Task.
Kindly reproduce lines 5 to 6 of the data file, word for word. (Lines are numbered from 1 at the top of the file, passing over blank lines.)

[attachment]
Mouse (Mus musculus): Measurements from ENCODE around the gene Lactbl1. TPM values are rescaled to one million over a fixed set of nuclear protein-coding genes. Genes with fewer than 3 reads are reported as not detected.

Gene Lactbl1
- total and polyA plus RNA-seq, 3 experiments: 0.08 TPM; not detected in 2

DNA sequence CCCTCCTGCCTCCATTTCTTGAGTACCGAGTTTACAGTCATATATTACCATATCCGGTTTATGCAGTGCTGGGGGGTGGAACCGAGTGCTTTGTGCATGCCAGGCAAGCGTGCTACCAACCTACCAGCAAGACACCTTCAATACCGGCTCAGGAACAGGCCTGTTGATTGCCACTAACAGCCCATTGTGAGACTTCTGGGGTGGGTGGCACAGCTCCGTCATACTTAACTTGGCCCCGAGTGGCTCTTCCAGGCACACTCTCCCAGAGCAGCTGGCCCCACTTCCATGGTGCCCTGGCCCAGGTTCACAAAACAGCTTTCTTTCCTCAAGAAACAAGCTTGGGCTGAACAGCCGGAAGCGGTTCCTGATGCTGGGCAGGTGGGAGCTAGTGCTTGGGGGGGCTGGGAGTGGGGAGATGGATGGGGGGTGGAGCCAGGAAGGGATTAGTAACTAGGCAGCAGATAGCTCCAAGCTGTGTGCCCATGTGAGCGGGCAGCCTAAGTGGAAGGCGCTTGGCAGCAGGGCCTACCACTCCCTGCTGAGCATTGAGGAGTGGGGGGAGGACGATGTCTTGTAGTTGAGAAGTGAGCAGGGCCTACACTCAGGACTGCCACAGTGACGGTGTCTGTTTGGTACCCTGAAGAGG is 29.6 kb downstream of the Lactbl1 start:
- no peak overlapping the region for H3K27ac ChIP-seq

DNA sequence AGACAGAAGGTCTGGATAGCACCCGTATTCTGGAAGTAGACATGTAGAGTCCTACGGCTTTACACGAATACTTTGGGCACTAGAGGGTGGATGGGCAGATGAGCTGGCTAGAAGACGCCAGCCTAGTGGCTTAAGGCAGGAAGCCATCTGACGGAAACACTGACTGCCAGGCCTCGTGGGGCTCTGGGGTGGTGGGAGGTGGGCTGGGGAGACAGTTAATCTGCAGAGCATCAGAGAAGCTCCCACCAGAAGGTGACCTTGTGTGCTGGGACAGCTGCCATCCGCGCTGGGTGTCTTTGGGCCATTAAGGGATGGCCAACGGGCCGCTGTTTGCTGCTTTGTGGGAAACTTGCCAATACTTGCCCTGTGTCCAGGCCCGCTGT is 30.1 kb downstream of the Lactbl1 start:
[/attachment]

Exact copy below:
- no peak overlapping the region for H3K27ac ChIP-seq

DNA sequence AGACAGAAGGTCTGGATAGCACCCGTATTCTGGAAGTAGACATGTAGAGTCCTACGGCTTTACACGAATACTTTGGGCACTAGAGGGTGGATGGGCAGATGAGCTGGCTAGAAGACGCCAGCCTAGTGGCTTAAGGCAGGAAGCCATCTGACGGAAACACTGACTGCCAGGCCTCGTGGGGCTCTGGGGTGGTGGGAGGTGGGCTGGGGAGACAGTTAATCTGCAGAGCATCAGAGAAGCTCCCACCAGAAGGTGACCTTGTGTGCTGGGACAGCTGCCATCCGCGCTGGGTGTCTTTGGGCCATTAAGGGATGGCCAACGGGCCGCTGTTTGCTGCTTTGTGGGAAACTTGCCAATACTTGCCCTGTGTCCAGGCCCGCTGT is 30.1 kb downstream of the Lactbl1 start: